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The Outsiders: New Hollywood Cinema in the Seventies

Friday, September 2, 2011
9:10 p.m. The Landlord
Hal Ashby (U.S., 1970)

“A film that, thirty-four years later, still feels daring, both stylistically and politically.” Darren Hughes, Senses of Cinema

Hal Ashby’s debut comedy The Landlord marked the dawn of a new American cinema, more concerned with creating a mood and a feel for place than with typical Hollywood narrative; its comic dissection of race and class “feels like a Marx Brothers movie charged up on LSD and left-wing politics” (Salon). “So, I bought this house. It’s in this old ghetto area,” drawls casually clueless rich-boy Beau Bridges, but he’s unprepared for the reaction of either his tenants (including Pearl Bailey and Louis Gossett, Jr.) or his own blithely racist family (“I mean, we’re all liberals, but open hybridization?”). Marked by cinematography by Gordon Willis (The Godfather; Annie Hall), some playfully radical editing and sound aesthetics, and a trenchant script by Bill Gunn (Ganja and Hess), The Landlord not only offers a fascinating glimpse at pregentrification Park Slope, Brooklyn (or “that dreadful slum”), but is “one of the funniest social comedies of the period, as well as the most human” (J. Hoberman, Village Voice).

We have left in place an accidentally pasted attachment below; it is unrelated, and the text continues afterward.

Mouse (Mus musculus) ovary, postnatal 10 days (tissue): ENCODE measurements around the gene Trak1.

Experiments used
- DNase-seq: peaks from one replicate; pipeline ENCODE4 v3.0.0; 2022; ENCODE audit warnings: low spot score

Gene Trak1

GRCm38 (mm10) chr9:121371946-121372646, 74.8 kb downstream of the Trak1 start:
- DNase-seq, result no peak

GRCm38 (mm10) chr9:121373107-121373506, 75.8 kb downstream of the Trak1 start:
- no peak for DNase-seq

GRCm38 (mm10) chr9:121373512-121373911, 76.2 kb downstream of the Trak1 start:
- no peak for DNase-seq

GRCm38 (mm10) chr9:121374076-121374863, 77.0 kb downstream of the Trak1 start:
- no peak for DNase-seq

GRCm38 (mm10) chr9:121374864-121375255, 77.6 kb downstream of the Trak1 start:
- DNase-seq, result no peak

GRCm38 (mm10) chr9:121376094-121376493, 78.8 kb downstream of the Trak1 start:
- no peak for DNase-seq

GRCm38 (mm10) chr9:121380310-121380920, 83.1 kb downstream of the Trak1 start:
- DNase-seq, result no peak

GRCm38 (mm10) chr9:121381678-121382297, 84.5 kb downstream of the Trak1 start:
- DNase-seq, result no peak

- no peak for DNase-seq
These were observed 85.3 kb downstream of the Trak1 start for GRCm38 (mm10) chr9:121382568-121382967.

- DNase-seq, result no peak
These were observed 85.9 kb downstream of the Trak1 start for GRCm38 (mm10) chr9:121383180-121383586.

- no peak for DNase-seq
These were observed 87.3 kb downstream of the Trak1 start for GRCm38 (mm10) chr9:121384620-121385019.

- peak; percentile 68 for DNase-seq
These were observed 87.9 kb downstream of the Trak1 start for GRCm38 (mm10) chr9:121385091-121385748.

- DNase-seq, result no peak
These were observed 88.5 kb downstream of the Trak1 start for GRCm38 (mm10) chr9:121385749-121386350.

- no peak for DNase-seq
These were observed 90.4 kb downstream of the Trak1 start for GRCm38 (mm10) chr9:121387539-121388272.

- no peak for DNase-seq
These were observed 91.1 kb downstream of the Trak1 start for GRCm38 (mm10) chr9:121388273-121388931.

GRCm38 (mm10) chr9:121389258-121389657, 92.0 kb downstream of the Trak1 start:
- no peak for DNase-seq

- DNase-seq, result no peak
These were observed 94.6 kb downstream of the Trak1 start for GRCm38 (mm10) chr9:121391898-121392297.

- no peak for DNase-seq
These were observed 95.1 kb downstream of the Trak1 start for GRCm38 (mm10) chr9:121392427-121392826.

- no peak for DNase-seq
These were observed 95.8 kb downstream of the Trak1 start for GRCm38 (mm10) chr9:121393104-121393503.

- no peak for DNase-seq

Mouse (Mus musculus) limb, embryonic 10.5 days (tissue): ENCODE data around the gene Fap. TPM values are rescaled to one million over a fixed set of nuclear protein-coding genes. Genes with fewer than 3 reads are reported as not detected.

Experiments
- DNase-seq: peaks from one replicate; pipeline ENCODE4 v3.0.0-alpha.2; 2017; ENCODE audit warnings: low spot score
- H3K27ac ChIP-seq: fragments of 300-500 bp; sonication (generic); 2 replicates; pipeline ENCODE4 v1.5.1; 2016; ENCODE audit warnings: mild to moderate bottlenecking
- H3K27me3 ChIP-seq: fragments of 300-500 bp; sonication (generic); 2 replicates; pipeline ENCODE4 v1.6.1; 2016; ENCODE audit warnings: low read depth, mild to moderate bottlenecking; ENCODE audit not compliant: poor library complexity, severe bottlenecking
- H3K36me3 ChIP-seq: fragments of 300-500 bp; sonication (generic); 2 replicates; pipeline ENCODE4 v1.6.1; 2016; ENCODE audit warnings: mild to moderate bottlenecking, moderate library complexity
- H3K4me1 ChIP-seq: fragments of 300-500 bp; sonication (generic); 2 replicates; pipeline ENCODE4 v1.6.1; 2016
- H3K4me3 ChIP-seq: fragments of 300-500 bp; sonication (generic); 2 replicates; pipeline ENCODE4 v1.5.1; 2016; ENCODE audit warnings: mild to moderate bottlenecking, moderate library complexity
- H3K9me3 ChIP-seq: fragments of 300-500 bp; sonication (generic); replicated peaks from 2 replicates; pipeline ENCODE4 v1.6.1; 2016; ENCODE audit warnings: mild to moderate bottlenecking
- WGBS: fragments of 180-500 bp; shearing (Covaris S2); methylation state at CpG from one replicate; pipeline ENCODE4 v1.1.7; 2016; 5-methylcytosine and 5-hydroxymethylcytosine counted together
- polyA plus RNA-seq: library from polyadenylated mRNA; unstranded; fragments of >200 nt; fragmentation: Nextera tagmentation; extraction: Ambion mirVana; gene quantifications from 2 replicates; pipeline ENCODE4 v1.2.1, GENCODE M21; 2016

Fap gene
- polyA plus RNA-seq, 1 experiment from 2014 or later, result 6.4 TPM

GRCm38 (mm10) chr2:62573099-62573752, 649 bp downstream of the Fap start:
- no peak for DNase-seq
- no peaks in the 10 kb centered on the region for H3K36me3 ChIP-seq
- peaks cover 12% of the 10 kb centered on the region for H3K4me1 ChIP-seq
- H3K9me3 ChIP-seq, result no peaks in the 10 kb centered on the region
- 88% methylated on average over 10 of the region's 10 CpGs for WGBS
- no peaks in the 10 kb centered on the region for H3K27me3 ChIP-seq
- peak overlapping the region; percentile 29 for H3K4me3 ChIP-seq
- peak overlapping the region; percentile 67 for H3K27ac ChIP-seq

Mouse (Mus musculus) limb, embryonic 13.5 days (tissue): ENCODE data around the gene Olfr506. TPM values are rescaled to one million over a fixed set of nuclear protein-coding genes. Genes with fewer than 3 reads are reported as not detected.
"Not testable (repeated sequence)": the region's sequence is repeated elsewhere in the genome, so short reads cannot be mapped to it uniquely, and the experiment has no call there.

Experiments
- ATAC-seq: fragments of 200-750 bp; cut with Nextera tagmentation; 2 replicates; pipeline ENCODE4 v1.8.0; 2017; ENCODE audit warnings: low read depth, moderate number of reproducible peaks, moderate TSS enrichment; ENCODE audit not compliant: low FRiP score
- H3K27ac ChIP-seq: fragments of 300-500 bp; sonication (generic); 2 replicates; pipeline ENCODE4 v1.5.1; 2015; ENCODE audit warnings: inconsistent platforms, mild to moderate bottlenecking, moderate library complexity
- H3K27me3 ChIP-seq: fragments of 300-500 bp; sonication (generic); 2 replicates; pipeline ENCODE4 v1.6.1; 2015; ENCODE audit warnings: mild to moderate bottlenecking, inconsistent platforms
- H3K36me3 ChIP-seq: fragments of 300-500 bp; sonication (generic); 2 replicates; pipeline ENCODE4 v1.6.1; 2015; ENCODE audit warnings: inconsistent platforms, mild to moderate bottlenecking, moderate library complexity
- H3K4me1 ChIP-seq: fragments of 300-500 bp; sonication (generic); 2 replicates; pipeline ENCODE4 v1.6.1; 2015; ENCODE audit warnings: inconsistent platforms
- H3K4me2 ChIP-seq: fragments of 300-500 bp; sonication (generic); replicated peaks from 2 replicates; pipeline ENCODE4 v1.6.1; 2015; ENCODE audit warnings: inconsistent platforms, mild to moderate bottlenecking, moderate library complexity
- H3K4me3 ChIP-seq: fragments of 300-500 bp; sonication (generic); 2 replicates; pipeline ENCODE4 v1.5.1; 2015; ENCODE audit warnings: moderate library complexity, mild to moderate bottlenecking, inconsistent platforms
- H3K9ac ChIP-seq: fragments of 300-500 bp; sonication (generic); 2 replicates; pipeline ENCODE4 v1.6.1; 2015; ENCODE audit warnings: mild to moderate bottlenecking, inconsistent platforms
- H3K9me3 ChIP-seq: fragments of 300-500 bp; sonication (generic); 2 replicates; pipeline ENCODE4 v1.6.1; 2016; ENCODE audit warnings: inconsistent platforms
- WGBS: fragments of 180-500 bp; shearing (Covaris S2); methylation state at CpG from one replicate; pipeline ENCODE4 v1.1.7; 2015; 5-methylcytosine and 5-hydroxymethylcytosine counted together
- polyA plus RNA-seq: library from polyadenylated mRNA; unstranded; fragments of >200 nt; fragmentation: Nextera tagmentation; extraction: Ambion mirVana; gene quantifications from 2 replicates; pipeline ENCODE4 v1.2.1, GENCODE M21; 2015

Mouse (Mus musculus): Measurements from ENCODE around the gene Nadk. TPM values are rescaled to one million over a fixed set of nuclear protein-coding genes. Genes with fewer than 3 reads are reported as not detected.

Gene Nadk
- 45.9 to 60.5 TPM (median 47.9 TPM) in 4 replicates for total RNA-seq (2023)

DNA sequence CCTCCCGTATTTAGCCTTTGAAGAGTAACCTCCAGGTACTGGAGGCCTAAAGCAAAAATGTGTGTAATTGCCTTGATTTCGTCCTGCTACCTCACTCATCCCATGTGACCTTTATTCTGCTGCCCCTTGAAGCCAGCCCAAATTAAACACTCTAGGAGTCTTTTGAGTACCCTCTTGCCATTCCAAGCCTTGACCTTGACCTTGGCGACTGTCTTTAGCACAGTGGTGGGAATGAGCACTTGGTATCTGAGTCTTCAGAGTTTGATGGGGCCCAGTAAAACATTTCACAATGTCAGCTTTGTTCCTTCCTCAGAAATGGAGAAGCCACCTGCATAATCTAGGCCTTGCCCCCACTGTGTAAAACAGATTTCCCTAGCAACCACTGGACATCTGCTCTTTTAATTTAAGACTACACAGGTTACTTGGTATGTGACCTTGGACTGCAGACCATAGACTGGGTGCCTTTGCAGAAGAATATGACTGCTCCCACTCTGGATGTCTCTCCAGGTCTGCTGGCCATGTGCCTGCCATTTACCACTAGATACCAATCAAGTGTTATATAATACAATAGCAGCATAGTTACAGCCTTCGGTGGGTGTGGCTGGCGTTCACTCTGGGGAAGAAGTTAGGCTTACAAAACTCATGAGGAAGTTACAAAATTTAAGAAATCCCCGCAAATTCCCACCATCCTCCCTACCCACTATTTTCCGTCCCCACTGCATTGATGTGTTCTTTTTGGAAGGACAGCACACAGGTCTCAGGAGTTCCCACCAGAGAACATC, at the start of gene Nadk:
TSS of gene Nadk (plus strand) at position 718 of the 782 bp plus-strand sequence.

—Jason Sanders

• Written by Bill Gunn, based on the novel by Kristen Hunter. Photographed by Gordon Willis. With Beau Bridges, Pearl Bailey, Lee Grant, Marki Bey. (112 mins, Color, 35mm, From MGM)